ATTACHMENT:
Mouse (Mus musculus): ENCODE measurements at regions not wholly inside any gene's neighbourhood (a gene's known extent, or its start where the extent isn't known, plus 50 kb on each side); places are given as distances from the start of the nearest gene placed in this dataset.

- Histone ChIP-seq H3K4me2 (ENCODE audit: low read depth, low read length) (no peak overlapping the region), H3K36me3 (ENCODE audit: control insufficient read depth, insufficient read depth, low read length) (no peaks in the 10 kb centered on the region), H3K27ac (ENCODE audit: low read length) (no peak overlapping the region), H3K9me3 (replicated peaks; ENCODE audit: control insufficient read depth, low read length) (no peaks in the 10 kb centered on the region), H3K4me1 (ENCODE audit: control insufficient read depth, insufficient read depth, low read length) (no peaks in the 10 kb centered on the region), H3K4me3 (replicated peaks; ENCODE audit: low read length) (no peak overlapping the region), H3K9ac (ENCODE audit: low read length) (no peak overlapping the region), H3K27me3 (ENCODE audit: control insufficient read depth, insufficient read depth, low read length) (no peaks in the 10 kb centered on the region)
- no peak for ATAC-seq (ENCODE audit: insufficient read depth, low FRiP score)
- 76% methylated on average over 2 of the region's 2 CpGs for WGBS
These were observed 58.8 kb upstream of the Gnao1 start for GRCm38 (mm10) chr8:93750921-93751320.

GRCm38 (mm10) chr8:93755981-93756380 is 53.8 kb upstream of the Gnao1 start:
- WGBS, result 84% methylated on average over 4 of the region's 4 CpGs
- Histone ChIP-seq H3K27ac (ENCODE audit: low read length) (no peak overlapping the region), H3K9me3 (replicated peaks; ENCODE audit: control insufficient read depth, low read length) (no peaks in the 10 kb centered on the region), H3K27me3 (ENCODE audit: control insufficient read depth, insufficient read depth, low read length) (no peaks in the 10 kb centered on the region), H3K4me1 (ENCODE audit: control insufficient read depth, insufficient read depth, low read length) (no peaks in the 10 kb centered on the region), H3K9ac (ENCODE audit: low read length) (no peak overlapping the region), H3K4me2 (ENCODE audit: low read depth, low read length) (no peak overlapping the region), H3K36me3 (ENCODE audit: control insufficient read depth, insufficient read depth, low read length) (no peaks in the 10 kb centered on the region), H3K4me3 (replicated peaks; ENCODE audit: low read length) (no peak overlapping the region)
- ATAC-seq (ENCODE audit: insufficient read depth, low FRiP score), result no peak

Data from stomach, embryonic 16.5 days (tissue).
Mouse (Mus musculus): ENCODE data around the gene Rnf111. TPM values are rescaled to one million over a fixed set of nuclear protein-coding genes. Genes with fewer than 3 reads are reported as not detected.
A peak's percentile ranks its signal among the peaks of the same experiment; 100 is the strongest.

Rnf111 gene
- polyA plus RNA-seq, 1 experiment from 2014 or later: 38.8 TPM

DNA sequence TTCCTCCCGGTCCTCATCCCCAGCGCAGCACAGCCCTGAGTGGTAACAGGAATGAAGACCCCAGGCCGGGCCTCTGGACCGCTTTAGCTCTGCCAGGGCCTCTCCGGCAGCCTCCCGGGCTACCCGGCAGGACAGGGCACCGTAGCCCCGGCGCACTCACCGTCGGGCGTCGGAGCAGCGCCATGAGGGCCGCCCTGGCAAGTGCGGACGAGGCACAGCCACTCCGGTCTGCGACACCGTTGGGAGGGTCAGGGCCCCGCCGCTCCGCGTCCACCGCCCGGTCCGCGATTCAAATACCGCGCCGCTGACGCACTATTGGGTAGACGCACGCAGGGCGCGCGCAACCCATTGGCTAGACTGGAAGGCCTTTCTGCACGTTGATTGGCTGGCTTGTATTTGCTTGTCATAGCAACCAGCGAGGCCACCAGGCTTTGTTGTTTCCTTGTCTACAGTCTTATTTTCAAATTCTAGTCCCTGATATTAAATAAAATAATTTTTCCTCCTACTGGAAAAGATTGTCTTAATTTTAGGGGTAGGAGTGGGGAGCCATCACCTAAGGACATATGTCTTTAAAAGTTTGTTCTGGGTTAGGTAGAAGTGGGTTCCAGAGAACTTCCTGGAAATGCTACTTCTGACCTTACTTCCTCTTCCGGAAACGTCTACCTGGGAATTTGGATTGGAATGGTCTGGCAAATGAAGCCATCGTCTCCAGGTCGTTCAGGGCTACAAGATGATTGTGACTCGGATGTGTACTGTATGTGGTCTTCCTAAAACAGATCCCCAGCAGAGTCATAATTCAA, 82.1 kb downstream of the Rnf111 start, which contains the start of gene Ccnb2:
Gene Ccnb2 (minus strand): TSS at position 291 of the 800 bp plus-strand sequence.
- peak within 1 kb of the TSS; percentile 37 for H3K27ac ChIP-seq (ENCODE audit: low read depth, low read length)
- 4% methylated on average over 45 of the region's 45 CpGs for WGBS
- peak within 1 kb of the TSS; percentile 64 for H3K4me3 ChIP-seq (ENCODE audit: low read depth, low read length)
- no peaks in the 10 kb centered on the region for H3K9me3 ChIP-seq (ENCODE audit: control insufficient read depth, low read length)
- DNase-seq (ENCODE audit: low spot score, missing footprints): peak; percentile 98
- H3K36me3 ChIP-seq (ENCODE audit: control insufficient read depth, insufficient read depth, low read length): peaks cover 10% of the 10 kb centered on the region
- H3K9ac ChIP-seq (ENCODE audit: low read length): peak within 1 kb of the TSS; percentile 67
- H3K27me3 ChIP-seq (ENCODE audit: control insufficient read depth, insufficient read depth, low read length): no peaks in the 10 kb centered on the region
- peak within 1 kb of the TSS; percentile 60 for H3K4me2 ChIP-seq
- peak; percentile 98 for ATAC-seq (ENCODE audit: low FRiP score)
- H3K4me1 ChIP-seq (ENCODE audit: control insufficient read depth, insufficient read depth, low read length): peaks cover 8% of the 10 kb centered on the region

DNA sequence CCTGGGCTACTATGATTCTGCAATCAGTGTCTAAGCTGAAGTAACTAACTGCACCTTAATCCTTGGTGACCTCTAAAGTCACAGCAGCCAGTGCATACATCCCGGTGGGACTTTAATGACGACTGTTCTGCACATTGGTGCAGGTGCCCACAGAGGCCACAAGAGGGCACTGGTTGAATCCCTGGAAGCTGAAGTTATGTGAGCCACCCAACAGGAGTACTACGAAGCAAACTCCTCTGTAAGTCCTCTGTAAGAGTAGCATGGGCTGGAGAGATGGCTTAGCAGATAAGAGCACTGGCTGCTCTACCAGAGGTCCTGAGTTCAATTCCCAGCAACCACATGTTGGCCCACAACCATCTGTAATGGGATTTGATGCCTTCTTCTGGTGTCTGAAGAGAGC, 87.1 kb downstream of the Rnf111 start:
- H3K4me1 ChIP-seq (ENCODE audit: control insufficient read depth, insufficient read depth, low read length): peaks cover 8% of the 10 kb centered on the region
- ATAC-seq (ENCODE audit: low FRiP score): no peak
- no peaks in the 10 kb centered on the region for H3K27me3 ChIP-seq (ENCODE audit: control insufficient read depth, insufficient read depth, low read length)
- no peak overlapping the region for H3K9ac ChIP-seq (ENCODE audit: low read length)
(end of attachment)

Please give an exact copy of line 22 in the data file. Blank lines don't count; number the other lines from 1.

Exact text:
- H3K36me3 ChIP-seq (ENCODE audit: control insufficient read depth, insufficient read depth, low read length): peaks cover 10% of the 10 kb centered on the region